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Logic 9 Anybody running this?

Discussion in 'Logic 9' started by jc7, Jun 25, 2010.

  1. jc7

    jc7 New Member

    I'm looking at putting together a new system and am wondering if anyone is running the same and what I could expect, good and bad. Would like to feel more confident in my purchase I guess.

    Imac - Base model - 21.5-inch: 3.06GHz Core 2 Duo, 4GB ram, 500GB HD

    Logic Express

    Apogee Duet

    Do I really need an external hard drive? If so What kind? What hook up is best? FW800 to HD out FW400 of HD to Duet?

    This is just for hobby use. Probably EZ Drummer, some VI's (only Logic stuff), Guitar (using Amp Designer), Bass, Vox. What could I expect with CPU usage? Track Count?

    Thanks,
    Jeff
     
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  3. Peter Ostry

    Peter Ostry Administrator Staff Member

    RAM, system disk and Logic version are ok. Logic wants a big screen but I think with the newer iMacs you can add a second screen later if you want. Is this true? Was not possible with older models. They could only mirror the main screen.

    CPU is ok for Logic in the newer Macs (and in the older models too). Track count depends on the plugins you are using. You may not get many if you use a lot of big plugins but normally the track count is reasonable with an iMac. And there is still the freeze function for single tracks, that helps a lot.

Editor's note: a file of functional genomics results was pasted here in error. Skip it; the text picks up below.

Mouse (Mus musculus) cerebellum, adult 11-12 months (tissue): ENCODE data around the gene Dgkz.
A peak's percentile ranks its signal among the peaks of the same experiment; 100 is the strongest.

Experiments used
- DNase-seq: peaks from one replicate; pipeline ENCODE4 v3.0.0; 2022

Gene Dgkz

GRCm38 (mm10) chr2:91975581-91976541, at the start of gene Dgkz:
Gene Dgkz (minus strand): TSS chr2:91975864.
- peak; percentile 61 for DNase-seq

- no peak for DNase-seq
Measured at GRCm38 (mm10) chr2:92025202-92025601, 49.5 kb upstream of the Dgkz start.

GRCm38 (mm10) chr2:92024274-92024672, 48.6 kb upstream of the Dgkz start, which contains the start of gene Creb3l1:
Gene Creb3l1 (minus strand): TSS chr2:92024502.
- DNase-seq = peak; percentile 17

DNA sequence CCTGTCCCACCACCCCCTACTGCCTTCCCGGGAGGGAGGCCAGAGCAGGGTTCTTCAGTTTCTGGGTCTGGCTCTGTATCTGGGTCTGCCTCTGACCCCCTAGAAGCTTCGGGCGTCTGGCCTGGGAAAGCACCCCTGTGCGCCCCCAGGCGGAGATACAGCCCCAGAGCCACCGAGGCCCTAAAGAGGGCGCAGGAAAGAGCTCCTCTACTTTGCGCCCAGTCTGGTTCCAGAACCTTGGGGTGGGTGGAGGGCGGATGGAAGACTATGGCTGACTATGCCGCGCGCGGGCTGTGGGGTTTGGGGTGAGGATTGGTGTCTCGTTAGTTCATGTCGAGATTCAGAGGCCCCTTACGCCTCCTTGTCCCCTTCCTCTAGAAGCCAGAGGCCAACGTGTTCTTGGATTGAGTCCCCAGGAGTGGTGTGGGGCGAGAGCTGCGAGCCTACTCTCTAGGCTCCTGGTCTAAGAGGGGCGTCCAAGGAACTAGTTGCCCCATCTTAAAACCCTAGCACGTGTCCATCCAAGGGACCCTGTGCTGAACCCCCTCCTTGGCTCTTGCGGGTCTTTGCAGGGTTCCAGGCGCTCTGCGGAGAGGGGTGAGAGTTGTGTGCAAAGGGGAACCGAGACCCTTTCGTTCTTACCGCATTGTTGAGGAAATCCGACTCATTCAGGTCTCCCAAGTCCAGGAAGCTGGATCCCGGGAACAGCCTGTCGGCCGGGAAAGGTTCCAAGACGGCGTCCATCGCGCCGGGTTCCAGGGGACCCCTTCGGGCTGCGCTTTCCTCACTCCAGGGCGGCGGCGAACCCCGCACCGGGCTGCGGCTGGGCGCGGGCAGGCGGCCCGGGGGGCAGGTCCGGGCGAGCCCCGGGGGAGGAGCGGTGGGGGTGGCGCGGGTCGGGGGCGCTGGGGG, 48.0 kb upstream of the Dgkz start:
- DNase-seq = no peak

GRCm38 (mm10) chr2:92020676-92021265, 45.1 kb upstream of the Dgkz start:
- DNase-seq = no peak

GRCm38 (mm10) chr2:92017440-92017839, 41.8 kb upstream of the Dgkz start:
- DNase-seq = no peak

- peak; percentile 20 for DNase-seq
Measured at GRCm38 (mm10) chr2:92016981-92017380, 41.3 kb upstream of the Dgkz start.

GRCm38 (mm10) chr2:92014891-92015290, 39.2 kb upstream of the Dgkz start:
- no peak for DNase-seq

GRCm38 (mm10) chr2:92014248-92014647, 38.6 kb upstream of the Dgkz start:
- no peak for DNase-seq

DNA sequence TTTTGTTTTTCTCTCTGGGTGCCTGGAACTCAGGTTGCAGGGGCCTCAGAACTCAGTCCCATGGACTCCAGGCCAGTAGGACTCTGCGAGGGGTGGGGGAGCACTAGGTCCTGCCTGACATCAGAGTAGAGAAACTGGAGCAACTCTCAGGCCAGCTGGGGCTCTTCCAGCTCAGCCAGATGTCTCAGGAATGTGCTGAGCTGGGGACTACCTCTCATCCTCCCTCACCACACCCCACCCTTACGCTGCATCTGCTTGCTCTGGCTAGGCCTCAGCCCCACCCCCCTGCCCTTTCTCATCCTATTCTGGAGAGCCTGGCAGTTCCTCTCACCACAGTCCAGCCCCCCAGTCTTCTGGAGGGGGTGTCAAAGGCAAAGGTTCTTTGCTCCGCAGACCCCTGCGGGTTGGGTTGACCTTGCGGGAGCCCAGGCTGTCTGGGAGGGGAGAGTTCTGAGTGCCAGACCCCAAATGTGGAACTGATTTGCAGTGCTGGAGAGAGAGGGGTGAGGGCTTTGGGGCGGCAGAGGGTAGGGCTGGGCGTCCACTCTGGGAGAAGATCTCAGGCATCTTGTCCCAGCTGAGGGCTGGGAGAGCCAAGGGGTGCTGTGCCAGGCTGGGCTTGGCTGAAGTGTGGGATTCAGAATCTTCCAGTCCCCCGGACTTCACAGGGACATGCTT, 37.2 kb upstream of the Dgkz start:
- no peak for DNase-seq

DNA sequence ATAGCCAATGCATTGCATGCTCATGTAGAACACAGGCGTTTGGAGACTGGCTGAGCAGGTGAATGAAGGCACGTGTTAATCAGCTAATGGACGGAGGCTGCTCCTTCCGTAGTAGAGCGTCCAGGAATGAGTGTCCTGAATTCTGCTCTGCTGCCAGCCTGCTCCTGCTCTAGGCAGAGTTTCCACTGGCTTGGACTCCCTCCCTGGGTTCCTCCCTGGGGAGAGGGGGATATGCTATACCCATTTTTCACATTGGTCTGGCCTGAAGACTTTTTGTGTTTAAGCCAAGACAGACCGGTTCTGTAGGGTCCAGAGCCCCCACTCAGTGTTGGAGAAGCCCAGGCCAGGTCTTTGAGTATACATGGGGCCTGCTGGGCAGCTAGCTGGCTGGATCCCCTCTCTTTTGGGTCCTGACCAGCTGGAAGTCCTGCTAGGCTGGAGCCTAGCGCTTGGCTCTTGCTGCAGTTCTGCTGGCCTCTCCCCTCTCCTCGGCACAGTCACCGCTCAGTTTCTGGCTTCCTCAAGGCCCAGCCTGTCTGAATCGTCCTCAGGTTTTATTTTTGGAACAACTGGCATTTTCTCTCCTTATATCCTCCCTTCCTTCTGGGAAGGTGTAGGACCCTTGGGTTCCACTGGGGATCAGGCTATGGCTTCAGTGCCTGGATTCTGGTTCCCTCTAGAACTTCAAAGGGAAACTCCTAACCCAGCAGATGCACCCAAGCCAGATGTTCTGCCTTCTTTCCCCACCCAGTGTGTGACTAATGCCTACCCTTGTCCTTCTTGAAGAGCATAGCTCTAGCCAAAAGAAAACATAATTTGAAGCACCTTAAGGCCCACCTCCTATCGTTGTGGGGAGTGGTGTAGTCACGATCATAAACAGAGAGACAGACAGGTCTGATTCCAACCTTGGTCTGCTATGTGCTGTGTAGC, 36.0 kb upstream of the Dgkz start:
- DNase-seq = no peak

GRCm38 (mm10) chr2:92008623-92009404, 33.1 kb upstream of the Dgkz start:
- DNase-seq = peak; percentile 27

Disk:
    Add a Terabyte USB disk for backup (Time machine). USB is good enough for that and maybe there comes another Firewire device later and you may run into problems with your Firewire disk.

    Audio Interface:
    The Duet is a good sounding interface. Be aware that it has unbalanced outputs. And only two in/outs which is really not much. Has it a fully functional MIDI interfrace? I don't know. Think about it, you may add a MIDI controller or keyboard some day and need a hole to plug it in. If you are not sure about that all, think about a bigger interface. Focusrite and Presonus have good preamps and more in/outs.

    I miss the studio monitors in your list. They are important. The best interface is worth a fraction if you cannot hear it properly. And keep some money to treat your room acoustically. Must not be expensive but you should have bass traps behind the monitors and probably in the corners. You can build them yourself.

    And I miss a microphone. This should fit to your voice.

    How do you record guitar and bass? Directly through the interface? This may sound thin depending on your pickups and the instrument input. You can think about that later because audio interfaces have seldom good instrument inputs. But keep it in mind.